9. Adolescent Girls' Experiences and Gender-Related Beliefs in Relation to Their Motivation in Math/Science and English

    Science.gov (United States)

    Leaper, Campbell; Farkas, Timea; Brown, Christia Spears

    2012-01-01

    Although the gender gap has dramatically narrowed in recent decades, women remain underrepresented in many science, technology, engineering, and mathematics (STEM) fields. This study examined social and personal factors in relation to adolescent girls' motivation in STEM (math/science) versus non-STEM (English) subjects. An ethnically diverse…

  10. Rape survivors' trauma-related beliefs before and after Cognitive processing therapy: associations with PTSD and depression symptoms.

    Science.gov (United States)

    Iverson, Katherine M; King, Matthew W; Cunningham, Katherine C; Resick, Patricia A

    2015-03-01

    This study examined whether cognitive distortions (i.e., assimilated and overaccommodated thoughts) and realistic (i.e., accommodated) thoughts assessed from impact statements written 5-10 years after completing cognitive processing therapy (CPT) accurately predicted posttreatment maintenance or decline in treatment gains during the same period. The sample included 50 women diagnosed with posttraumatic stress disorder (PTSD) secondary to rape who participated in a randomized clinical trial of CPT for PTSD. Cognitions were assessed via coding and analyses of participants' written impact statements at three time points: beginning of treatment, end of treatment, and at 5-10 years follow-up. Primary mental health outcomes were symptoms of PTSD (Clinician-Administered PTSD Scale) and depression (Beck Depression Inventory). Changes in trauma-related beliefs between the end of treatment and long-term follow-up were associated with concomitant changes in PTSD and depression symptoms (effect sizes ranging from r = .35-.54). Declines in accommodated thinking and increases in overaccommodated thinking were associated with elevations in symptomatology. Improvement in accommodated thinking and declines in overaccommodated thinking were associated with lower PTSD and depression symptoms during this same time period. Findings provided support for the role of changes in accommodated and overaccommodated thinking being associated with level of PTSD and depression many years after participating in CPT. Published by Elsevier Ltd.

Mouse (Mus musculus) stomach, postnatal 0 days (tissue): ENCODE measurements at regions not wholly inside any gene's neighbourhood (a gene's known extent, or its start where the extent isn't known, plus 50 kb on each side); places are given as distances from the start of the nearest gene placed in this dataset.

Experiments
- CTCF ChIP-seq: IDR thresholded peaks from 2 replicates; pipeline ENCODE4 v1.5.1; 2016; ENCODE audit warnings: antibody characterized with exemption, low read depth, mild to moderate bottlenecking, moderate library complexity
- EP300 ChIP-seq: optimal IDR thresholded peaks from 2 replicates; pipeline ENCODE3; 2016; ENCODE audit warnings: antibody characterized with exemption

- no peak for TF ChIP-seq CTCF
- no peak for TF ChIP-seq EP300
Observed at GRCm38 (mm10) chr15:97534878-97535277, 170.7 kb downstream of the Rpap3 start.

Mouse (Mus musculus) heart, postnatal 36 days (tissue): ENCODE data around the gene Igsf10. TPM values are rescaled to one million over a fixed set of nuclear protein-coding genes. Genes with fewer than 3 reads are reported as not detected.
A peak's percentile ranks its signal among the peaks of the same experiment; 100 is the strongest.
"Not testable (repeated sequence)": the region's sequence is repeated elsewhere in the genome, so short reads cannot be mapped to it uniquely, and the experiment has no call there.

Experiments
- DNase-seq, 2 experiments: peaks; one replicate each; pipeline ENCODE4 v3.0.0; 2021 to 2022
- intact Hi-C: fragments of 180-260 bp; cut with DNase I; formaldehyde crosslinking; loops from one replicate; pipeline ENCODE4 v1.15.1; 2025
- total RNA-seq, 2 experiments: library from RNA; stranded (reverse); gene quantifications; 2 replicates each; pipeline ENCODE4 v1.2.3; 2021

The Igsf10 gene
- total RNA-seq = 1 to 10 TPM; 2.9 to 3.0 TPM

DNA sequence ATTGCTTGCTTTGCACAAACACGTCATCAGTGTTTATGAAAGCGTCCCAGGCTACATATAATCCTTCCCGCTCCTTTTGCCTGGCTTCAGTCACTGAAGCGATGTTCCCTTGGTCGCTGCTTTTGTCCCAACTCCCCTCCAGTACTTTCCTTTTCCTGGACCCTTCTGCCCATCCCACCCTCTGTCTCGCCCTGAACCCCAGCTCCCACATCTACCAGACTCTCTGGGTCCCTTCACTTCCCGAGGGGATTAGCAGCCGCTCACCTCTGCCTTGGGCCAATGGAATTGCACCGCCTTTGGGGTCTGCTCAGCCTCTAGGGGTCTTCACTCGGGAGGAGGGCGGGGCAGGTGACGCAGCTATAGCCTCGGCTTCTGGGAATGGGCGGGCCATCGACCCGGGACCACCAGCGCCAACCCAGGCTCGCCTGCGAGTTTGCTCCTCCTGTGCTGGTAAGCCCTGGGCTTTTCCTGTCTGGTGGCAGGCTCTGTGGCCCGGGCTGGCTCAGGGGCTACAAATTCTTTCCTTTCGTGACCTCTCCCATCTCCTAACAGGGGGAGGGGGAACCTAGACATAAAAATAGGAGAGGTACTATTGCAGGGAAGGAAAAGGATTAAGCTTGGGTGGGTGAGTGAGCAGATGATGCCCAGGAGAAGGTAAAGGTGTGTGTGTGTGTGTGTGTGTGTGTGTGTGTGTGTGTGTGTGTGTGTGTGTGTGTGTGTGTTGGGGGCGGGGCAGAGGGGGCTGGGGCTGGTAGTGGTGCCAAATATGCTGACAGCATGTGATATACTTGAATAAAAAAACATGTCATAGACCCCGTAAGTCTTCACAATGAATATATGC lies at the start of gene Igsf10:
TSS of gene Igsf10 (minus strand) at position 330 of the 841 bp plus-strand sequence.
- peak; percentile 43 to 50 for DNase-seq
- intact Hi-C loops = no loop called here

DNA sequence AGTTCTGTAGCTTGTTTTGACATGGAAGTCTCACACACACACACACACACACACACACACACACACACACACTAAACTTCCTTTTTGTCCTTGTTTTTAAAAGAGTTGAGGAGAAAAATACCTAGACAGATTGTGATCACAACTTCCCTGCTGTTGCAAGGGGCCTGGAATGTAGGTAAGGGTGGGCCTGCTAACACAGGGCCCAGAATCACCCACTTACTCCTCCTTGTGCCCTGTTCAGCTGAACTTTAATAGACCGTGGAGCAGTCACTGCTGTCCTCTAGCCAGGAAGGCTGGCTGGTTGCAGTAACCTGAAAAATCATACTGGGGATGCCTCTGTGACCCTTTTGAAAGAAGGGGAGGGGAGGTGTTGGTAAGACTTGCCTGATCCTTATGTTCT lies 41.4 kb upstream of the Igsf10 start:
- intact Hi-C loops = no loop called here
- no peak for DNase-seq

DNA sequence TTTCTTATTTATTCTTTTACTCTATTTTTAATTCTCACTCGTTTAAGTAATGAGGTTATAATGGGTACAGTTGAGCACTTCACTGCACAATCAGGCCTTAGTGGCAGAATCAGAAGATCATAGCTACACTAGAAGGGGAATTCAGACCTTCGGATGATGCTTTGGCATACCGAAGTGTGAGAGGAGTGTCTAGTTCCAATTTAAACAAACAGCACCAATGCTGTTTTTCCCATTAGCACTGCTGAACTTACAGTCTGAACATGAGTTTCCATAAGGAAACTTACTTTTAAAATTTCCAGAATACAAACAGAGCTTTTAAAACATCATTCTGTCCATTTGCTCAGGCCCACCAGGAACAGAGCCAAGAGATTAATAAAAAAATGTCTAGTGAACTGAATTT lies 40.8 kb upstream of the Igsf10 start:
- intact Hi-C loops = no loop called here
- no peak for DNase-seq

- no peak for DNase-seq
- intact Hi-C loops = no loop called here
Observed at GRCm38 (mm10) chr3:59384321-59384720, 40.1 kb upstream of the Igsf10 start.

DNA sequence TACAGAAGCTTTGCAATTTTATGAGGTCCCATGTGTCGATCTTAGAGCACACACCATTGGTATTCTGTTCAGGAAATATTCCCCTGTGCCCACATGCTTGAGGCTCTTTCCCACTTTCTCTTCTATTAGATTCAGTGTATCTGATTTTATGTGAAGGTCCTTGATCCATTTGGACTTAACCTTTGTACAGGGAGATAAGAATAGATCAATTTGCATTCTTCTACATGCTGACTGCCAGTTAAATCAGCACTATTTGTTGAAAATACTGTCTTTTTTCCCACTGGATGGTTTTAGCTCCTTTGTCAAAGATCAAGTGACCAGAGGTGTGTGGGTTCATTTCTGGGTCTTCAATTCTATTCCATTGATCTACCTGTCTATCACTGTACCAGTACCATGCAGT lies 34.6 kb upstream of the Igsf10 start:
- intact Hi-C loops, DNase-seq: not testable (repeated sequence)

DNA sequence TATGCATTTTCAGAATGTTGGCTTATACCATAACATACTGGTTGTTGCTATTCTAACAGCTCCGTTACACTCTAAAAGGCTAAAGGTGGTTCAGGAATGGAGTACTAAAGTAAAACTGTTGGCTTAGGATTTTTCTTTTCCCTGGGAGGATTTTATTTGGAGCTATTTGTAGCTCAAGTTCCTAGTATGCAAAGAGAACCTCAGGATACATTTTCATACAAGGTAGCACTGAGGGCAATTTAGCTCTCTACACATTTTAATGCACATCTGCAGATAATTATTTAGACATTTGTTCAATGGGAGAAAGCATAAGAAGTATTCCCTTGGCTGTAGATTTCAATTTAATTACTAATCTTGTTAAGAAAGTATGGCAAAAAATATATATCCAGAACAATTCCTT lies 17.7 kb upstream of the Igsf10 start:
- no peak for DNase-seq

11. Regulatory Self-efficacy as a Moderator of Peer Socialization Relating to Italian Adolescents' Alcohol Intoxication

    NARCIS (Netherlands)

    Rabaglietti, E.; Burk, W.J.; Giletta, M.

    2012-01-01

    The present study investigated regulatory self-efficacy (RSE) as a predictor of friendship and adolescent alcohol intoxication and as a moderator of peer socialization processes related to alcohol intoxication. The longitudinal sample included 457 Italian adolescents (262 females and 195 males)